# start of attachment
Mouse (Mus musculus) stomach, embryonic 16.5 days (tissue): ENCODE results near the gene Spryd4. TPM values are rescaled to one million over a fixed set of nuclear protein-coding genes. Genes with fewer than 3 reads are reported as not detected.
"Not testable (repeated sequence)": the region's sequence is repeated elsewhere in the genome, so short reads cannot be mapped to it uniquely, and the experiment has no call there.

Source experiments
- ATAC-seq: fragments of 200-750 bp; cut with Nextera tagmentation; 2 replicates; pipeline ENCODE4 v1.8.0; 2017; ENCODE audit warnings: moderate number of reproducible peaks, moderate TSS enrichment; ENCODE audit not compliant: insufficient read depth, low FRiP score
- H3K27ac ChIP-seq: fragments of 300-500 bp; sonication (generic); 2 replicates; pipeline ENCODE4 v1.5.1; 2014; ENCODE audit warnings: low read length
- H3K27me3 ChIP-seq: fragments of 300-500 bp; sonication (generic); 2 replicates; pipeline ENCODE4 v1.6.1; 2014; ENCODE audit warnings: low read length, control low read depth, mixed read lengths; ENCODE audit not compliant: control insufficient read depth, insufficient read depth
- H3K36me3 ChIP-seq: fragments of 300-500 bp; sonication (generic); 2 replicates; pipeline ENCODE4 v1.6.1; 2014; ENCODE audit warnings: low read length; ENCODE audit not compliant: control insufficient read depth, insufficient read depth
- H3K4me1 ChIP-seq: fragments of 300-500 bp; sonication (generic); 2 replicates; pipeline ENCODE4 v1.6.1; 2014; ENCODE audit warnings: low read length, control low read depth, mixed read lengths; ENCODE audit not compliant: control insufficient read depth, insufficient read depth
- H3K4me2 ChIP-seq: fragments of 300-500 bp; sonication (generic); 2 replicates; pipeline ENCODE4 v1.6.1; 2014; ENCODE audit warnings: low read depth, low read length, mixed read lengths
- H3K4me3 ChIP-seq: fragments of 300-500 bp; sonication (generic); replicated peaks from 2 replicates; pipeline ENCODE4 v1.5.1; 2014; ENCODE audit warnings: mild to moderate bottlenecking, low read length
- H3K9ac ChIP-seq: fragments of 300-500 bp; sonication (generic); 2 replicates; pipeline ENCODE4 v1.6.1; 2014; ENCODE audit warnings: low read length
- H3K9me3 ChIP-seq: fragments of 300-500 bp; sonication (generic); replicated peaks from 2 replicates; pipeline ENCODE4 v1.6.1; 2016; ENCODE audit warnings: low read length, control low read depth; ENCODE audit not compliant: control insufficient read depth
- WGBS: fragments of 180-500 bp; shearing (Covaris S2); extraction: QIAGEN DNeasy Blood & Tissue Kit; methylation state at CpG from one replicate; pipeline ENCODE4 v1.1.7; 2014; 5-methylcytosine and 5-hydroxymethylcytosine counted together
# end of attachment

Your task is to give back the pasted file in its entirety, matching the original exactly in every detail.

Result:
Mouse (Mus musculus) stomach, embryonic 16.5 days (tissue): ENCODE results near the gene Spryd4. TPM values are rescaled to one million over a fixed set of nuclear protein-coding genes. Genes with fewer than 3 reads are reported as not detected.
"Not testable (repeated sequence)": the region's sequence is repeated elsewhere in the genome, so short reads cannot be mapped to it uniquely, and the experiment has no call there.

Source experiments
- ATAC-seq: fragments of 200-750 bp; cut with Nextera tagmentation; 2 replicates; pipeline ENCODE4 v1.8.0; 2017; ENCODE audit warnings: moderate number of reproducible peaks, moderate TSS enrichment; ENCODE audit not compliant: insufficient read depth, low FRiP score
- H3K27ac ChIP-seq: fragments of 300-500 bp; sonication (generic); 2 replicates; pipeline ENCODE4 v1.5.1; 2014; ENCODE audit warnings: low read length
- H3K27me3 ChIP-seq: fragments of 300-500 bp; sonication (generic); 2 replicates; pipeline ENCODE4 v1.6.1; 2014; ENCODE audit warnings: low read length, control low read depth, mixed read lengths; ENCODE audit not compliant: control insufficient read depth, insufficient read depth
- H3K36me3 ChIP-seq: fragments of 300-500 bp; sonication (generic); 2 replicates; pipeline ENCODE4 v1.6.1; 2014; ENCODE audit warnings: low read length; ENCODE audit not compliant: control insufficient read depth, insufficient read depth
- H3K4me1 ChIP-seq: fragments of 300-500 bp; sonication (generic); 2 replicates; pipeline ENCODE4 v1.6.1; 2014; ENCODE audit warnings: low read length, control low read depth, mixed read lengths; ENCODE audit not compliant: control insufficient read depth, insufficient read depth
- H3K4me2 ChIP-seq: fragments of 300-500 bp; sonication (generic); 2 replicates; pipeline ENCODE4 v1.6.1; 2014; ENCODE audit warnings: low read depth, low read length, mixed read lengths
- H3K4me3 ChIP-seq: fragments of 300-500 bp; sonication (generic); replicated peaks from 2 replicates; pipeline ENCODE4 v1.5.1; 2014; ENCODE audit warnings: mild to moderate bottlenecking, low read length
- H3K9ac ChIP-seq: fragments of 300-500 bp; sonication (generic); 2 replicates; pipeline ENCODE4 v1.6.1; 2014; ENCODE audit warnings: low read length
- H3K9me3 ChIP-seq: fragments of 300-500 bp; sonication (generic); replicated peaks from 2 replicates; pipeline ENCODE4 v1.6.1; 2016; ENCODE audit warnings: low read length, control low read depth; ENCODE audit not compliant: control insufficient read depth
- WGBS: fragments of 180-500 bp; shearing (Covaris S2); extraction: QIAGEN DNeasy Blood & Tissue Kit; methylation state at CpG from one replicate; pipeline ENCODE4 v1.1.7; 2014; 5-methylcytosine and 5-hydroxymethylcytosine counted together